What Pararajasingham presents as atheists almost monopolising the top posts in academia because of their greater worth – because atheists are, allegedly at any rate, “more scientifically literate, intellectually honest and objectively sceptical” – looks instead like special pleading for the maintenance of a status quo that discriminates in faour of atheists and against people who are religious.
I reflect that in the UK it’s only a century or so ago that women first got the vote; it’s less than two centuries ago that the common man lacking wealth first got the vote; and I am sure that at each stage there were voices arguing against extending the vote, arguing for the maintenance of the discriminatory status quo – then disgruntled that their special pleading had failed.
^ On the other hand, has the historical consequence of extending the franchise, especially to women, really been a good thing for society? Or, have self-serving politicians used women’s franchise to turn “women” into a voting block in permanent opposition to “men”, with the natural result that many actual women are permanently disgruntled against the actual men in their lives, who generally actually have at heart the best interests of those women?
Does it work with substituted terms?
The first part is probably correct, hence the Labour Party — it’s historically correct, anyway, for your common working man and woman is quite likely to vote Tory nowadays. But I doubt that the wealthy generally actually put the interests of the poorer sections of the community ahead of promoting their own interests.
The general generally founders on the particular: having in my youth seen the shocking misogyny and entitlement of my sister’s mining valley boyfriend, heard the testimony of a former acquaintance that his granny had to have the evening meal piping hot on the table the instant he rolled home drunk at whatever hour or he would remove his heavy belt and thrash her, also having read so very many media reports these recent months of rapist and domestic abuser policemen, I am very dubious about the thesis that men generally have at heart the best interests of women. Many do, many don’t.
“He” being the husband, not the grandson.
==But I doubt that the wealthy generally actually put the interests of the poorer sections of the community ahead of promoting their own interests.==
Only an idiot — or a fool — would insist that wealthy people are any less self-centered than poor people are, or that “the wealthy” are, in general, any less likely than “the poor” use/misuse the power of the state to advance their parochial interests over and against the interests of society as a whole. Hell! history shows us that, in the end, most great states have been destroyed by the self-serving of the “elites”.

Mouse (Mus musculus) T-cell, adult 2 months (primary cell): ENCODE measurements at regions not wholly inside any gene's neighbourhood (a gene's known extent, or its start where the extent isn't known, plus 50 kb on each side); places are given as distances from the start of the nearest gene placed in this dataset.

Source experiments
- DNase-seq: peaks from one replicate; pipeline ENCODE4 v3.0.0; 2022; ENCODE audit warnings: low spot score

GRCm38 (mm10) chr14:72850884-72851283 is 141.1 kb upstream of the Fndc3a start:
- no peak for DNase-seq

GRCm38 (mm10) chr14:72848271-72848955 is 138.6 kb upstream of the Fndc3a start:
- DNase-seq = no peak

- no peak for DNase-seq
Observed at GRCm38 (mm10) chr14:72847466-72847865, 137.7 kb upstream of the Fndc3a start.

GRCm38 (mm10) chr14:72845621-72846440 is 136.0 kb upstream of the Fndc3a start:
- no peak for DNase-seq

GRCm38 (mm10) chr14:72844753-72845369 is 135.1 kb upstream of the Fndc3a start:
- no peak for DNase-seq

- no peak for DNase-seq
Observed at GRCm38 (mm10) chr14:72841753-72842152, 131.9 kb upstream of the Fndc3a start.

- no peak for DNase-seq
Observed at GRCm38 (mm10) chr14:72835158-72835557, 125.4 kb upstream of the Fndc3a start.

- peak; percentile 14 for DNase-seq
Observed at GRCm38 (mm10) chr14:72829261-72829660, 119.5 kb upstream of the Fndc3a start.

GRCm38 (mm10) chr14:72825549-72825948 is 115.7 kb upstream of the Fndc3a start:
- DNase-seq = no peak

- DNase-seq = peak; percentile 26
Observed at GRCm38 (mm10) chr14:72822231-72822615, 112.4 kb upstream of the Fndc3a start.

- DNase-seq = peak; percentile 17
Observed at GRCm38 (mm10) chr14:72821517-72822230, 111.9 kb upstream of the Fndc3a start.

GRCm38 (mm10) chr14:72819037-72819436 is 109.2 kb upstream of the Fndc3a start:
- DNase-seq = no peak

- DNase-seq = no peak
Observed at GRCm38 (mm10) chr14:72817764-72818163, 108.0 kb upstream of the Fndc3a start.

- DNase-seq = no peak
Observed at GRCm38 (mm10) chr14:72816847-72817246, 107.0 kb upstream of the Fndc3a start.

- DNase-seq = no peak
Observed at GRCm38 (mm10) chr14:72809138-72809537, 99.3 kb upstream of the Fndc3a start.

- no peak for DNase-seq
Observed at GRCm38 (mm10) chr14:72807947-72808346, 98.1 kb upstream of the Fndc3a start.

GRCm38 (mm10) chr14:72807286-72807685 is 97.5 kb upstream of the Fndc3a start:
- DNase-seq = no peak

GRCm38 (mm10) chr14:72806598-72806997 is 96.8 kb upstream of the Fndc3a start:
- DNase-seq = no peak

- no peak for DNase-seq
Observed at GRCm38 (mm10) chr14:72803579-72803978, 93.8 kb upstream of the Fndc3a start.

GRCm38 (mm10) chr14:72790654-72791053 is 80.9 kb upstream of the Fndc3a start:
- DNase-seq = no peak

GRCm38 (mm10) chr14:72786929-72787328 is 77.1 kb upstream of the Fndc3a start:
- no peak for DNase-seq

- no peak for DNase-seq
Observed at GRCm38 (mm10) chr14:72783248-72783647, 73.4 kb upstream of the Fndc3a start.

But, there is a categorical difference between extending the franchise to “poor” men and extending it to women.
==I am very dubious about the thesis that men generally have at heart the best interests of women.==
Then it’s not worth my time to talk to you about this; your mind is made up, and you insist upon being wrong.
Each of Jonathan Pararajasingham’s three (Parts 1/2/3) “50 Renowned Academics Speaking About God” videos starts with this on-screen claim:
Really?! That’s an extraordinary claim – it’s astonishing in its audacity and over-reach. I know of no peer-reviewed scientific or other academic paper establishing the truth of that claim: had there been such a paper Pararajasingham could have, should have, and surely would have provided a link to it or identified it by title, authors and date (and probably the Abstract) – but he did not, so I can be sure Pararajasingham does not know of such a paper.
Nor do Jerry Coyne, Richard Dawkins, any other New Atheist or anti-theist, nor any elite academic interviewee in the three videos, none know of such a paper — surely they would if one such existed.
Nor, judging by the portion I had patience to look at out of the truly voluminous comments that comments, does any watcher of the videos know of such a paper.
Were there such a paper, were there a paper giving objective grounds for unkind atheists to jeer at religious people, its publication would be announced all over the internet, instantly, the jeers echoing forever. But no, crickets. It doesn’t exist.